Malcolm's thoughts on tackling homelessness
Housing Strategy Malcolm Chisholm (Edinburgh North and Leith) (Lab):
One of the most worrying housing statistics that I have seen recently is that the number of people in temporary accommodation has risen to almost 11,000, which is an 8 per cent increase on last year.

As 2012 approaches, I have a great concern that more and more people might be spending longer and longer in temporary accommodation. It says in the "Code of Guidance on Homelessness" that

"Homeless people should not be placed in temporary accommodation unnecessarily, and their time there should be as short as possible",

but there is nothing in our historic homelessness legislation that says that an offer of permanent accommodation must be made within a specified period.

Our 2012 homelessness objective has been internationally acclaimed and we must not make a mockery of it by letting temporary accommodation take the strain. It should be a matter of national pride to deliver on the 2012 objective that everyone who is unintentionally homeless should be made an offer of permanent accommodation.

I urge the minister to use the imminence of that historic target to argue the case and fight for housing in the coming weeks. That means that we have to make hard choices, because we all know that budget cuts are on the way. In the debate on the independent budget review last week, I said that housing must be our number 1 priority for capital expenditure. It is obvious that that means that other things have to be regulated, so I say quite openly that, yes, housing has to have precedence over transport and other capital budgets in the next year or two.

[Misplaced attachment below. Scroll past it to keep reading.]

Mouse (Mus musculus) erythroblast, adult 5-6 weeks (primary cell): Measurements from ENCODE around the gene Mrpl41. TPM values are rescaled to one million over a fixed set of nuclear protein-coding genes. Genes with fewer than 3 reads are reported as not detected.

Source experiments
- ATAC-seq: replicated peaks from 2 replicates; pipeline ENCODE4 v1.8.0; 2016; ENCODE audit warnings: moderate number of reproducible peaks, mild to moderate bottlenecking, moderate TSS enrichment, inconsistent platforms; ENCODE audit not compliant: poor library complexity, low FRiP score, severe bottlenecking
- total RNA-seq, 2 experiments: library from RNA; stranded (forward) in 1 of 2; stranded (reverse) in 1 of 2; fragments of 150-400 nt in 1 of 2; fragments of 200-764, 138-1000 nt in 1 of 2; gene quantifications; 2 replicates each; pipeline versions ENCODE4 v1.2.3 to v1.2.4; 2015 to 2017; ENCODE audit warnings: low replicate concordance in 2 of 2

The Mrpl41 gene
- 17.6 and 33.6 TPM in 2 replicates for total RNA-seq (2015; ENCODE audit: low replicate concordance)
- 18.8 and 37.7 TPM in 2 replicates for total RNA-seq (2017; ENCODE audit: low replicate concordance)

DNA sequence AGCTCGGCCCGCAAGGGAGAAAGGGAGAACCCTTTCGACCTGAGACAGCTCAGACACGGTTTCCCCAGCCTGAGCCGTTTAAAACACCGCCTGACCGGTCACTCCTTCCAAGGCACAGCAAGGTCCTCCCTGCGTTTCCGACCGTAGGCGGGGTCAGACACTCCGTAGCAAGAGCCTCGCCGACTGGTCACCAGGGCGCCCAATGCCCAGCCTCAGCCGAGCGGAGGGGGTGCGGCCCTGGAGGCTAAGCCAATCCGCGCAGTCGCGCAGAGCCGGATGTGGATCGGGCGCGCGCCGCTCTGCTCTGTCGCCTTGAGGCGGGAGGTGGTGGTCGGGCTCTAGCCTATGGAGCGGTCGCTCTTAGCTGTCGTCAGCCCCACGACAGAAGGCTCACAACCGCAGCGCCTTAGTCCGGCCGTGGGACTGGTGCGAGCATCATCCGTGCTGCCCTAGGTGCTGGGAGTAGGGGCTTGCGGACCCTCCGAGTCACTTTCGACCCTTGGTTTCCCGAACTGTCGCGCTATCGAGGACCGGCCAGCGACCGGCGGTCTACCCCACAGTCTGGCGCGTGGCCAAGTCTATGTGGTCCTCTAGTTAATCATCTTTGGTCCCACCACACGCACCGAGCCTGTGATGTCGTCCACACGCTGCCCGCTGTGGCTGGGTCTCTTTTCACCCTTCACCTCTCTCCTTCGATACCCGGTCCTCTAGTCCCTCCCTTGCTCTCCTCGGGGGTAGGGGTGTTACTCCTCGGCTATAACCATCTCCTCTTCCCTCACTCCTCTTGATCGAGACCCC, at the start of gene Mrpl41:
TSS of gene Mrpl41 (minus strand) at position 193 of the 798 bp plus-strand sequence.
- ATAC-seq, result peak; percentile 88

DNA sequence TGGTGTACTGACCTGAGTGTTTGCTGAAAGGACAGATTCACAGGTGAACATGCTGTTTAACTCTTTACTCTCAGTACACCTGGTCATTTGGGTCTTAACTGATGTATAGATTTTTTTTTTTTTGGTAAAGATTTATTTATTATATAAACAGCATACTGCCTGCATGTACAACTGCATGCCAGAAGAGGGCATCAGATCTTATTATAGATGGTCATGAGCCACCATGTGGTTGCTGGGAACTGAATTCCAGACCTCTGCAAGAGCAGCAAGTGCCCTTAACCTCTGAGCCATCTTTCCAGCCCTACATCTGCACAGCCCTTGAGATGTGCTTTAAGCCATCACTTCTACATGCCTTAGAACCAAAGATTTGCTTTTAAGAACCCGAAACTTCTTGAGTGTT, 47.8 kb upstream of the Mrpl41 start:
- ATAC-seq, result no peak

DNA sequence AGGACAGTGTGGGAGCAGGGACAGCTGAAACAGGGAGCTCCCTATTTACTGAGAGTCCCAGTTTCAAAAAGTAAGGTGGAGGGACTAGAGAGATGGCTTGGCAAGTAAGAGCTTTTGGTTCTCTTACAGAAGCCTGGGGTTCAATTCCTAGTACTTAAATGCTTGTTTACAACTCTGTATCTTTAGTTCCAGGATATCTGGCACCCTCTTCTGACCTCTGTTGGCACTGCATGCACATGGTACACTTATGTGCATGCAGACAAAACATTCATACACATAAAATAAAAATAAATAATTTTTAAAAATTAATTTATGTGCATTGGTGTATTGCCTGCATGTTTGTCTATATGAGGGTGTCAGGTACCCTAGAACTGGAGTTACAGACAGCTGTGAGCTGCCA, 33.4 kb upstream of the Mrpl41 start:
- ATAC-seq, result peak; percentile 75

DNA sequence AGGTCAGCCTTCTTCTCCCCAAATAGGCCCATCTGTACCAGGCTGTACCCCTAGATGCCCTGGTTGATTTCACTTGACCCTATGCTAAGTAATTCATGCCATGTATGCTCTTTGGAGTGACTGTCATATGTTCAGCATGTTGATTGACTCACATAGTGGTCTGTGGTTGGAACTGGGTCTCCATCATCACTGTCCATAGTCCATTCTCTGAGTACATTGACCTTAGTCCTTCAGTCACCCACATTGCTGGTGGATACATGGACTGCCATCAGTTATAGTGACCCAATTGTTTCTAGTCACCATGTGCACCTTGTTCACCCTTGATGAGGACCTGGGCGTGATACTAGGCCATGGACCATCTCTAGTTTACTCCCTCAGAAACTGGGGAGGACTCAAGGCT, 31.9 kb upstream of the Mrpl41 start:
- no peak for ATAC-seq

Other sources of funding must be explored, of course, and I welcome what the minister said, particularly in relation to pension funds. The approach is certainly worth exploring, but it will not deliver in the short term.

I caution the minister against reducing HAG further. I had a conversation recently with representatives of Port of Leith Housing Association, who pointed out that if they have to borrow more and more to make up for HAG reductions, it means that the other work that they want to do, for example on mid-market rent, which is crucial in Edinburgh, will simply not be possible.

That reference takes me to Leith and Edinburgh, where every Saturday morning, at my surgeries, I hear one or more people complaining about their difficulty in obtaining a social rented house. In Edinburgh, 150 people or more apply for every house that becomes available, yet the number of new builds, which was 460 last year, is down to 300 this year, at a time when we need 800 a year. Distribution is especially crucial as we approach 2012. I urge the minister to direct whatever resources he can obtain, particularly over the next two years, towards councils with the greatest supply shortages.

It is not just supply that is important as we approach 2012. The homelessness task force emphasised the prevention of homelessness. A great deal of work from 2003 onwards was carried out on prevention. Councils tend to think, in the first instance, of crisis-driven reactive work, but it is also important to engage in longer-term proactive work. I discussed that recently with representatives of Move On, an organisation that is based in my constituency but which also operates in Glasgow and elsewhere. It has become increasingly aware of the importance of proactive work and is doing excellent work in that field, such as a housing education project in schools, visitor support services and homelessness and employability activity.